A LIT rinfences the spouses' respective shares in the main home for (usually), the children. When the first spouse dies, their share is held on trust for the eventual benefit of the children, but whilst the surviving spouse is alive and unmarried, they can continue to live in the house without interference.

If they wish to move they can; I always include a portability clause. When the second spouse dies or remarries, the house is sold and the first person's share goes to the children even if the survivor gave their half to a new girlfriend/charity/whatever.

It is crucial that the property is held as tenants in common but severing a joint tenancy is very quick, easy, cheap, and doesn't need the consent of the joint tenant.
I also do these trusts for older clients who are concerned about minimising nursing home fees.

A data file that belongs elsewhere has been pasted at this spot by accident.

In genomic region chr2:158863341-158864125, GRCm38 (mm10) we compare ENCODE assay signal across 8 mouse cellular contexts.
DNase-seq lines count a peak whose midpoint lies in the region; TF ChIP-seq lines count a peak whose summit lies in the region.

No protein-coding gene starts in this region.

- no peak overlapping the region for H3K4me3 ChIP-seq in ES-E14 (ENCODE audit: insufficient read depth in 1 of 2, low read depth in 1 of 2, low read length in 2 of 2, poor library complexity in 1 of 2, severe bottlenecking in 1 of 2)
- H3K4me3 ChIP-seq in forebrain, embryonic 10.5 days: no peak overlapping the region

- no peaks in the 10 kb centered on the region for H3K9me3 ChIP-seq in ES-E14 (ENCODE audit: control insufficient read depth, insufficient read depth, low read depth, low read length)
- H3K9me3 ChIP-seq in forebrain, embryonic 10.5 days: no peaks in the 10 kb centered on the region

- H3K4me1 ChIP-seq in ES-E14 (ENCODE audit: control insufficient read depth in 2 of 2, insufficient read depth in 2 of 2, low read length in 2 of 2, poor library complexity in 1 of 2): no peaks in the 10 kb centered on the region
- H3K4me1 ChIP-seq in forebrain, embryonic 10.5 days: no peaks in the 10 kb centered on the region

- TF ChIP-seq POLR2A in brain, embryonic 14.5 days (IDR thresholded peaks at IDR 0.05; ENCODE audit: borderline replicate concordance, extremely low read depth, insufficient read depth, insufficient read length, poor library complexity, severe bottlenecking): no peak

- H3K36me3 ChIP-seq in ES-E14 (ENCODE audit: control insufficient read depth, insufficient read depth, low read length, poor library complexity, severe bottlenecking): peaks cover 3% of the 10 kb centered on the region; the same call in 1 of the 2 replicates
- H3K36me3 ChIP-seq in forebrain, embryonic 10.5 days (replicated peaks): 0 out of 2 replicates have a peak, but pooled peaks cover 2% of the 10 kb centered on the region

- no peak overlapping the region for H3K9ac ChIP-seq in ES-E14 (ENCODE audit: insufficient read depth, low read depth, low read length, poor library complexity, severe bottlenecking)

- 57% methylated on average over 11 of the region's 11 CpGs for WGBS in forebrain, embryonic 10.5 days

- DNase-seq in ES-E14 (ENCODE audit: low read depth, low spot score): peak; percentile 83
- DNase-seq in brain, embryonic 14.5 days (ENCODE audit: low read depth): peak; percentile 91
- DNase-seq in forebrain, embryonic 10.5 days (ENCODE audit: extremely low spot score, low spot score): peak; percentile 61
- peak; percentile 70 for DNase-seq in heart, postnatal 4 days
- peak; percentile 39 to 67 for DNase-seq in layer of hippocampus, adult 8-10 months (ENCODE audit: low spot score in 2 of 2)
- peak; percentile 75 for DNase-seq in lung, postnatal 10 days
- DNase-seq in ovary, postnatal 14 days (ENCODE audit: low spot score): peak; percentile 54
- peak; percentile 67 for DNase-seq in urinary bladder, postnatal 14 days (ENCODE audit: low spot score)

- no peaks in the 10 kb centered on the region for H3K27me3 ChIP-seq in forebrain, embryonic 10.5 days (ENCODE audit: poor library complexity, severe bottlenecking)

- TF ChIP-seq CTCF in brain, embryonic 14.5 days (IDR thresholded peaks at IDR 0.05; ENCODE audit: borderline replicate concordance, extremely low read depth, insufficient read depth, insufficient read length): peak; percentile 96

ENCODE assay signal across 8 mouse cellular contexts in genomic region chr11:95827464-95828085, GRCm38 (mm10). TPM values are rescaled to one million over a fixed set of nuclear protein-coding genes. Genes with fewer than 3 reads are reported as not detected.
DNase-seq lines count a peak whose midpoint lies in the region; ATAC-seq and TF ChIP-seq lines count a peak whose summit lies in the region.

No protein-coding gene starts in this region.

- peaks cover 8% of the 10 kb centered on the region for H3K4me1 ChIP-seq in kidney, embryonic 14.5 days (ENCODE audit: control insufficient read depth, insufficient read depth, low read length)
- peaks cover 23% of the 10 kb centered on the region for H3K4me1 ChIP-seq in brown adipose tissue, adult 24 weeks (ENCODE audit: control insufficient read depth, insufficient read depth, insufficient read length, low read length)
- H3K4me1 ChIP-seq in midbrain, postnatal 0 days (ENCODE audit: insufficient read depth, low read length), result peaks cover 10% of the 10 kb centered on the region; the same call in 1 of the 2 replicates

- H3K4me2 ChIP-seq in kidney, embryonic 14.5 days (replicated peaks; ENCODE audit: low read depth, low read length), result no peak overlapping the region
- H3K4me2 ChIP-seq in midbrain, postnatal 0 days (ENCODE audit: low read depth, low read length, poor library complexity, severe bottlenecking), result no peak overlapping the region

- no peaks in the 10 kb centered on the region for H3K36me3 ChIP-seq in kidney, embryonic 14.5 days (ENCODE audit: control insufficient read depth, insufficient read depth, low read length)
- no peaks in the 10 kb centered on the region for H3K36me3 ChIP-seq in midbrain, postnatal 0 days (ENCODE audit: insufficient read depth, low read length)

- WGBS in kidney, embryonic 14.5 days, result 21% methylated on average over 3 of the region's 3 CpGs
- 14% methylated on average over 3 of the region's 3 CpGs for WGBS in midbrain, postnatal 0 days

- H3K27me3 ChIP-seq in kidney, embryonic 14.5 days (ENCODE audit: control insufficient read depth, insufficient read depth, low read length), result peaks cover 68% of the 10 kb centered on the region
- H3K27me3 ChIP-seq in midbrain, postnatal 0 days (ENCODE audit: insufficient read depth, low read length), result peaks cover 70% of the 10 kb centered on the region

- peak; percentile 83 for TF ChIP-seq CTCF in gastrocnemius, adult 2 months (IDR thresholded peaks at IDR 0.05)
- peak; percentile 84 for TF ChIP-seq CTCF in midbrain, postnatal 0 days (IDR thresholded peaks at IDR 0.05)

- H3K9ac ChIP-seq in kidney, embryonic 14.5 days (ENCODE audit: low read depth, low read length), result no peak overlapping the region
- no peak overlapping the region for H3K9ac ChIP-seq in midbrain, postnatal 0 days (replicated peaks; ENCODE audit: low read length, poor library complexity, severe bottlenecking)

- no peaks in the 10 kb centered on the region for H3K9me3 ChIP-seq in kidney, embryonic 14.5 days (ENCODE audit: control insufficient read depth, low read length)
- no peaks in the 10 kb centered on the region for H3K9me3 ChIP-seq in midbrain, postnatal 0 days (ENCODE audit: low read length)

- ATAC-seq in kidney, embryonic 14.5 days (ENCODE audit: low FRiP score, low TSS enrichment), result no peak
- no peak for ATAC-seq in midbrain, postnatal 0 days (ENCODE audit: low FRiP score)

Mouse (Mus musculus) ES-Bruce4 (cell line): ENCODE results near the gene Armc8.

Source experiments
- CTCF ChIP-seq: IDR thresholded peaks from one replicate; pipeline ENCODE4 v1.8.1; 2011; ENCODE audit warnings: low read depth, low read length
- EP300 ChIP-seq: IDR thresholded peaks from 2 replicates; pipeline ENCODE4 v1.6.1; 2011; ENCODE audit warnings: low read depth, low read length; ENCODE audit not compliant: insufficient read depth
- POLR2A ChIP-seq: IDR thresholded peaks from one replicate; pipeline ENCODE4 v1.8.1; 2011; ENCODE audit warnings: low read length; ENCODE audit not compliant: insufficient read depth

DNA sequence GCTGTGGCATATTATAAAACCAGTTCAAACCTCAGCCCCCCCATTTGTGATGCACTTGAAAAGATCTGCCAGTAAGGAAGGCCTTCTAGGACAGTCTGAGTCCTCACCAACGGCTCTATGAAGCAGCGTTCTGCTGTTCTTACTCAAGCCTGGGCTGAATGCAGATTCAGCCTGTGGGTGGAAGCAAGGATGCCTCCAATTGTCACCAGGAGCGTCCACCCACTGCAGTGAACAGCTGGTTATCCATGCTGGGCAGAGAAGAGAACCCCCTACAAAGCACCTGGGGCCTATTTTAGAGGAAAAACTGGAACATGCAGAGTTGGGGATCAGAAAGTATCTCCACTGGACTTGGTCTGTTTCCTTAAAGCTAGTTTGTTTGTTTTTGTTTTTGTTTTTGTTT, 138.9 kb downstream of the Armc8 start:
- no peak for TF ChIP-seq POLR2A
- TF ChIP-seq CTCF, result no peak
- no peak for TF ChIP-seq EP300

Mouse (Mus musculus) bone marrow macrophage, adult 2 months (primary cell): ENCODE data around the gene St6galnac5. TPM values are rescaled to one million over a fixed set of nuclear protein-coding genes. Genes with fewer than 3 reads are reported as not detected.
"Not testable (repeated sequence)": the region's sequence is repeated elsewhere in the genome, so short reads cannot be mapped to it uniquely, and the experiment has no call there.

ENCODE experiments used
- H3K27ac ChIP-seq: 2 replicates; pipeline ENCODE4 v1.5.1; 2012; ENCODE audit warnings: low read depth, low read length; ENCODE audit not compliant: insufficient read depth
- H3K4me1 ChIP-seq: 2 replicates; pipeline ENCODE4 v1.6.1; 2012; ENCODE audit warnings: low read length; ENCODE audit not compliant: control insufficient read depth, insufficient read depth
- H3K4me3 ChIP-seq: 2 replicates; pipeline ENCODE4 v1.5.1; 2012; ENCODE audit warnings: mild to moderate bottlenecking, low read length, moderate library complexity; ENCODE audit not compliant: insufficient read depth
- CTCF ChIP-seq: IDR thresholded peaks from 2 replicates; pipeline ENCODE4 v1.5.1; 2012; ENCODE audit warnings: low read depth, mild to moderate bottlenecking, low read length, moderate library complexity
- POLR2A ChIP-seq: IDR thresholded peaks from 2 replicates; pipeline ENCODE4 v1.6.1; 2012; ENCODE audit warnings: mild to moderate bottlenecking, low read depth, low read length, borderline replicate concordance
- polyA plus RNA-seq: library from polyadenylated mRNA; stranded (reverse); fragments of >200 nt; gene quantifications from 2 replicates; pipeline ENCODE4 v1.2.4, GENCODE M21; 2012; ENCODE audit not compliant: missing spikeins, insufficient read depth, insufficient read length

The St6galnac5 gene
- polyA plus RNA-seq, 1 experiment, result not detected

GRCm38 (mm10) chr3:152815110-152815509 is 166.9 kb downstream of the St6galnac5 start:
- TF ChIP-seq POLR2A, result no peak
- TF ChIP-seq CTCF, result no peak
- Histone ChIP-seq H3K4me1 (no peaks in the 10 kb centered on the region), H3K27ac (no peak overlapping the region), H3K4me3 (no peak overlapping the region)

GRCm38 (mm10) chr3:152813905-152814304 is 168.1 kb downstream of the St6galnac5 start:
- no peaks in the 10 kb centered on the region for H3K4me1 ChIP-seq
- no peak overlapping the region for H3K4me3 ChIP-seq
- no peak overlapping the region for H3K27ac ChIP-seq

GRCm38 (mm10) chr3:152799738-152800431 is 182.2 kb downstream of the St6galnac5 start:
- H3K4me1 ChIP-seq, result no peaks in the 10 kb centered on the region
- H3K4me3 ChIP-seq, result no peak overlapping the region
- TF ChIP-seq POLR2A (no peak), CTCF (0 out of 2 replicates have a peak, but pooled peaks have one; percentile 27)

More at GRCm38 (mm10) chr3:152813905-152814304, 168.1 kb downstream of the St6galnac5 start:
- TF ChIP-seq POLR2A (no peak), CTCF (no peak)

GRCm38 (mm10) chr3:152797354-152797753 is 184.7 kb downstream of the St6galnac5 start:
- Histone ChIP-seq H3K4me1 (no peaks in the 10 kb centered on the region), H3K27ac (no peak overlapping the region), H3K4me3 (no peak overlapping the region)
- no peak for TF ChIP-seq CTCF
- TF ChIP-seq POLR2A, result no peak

MarlowWills1 Sun 12-Jun-16 19:36:44

By the way, you don't necessarily have to make Life Interest Trusts; if you trust each other to be organised and remember to make new wills if/when the survivor remarries, that'll be enough.

The concern which a lot of people have isn't that they don't trust their partner/spouse not to cut out the children on remarriage, it's that they think the survivor may just be unaware of the dangers.

Ireallydontseewhy Mon 13-Jun-16 21:56:44

Can you have a 'life interest' but for a shorter period - say a fixed term of 5 years, or 'on remarriage' (i have read about the latter but not the former)?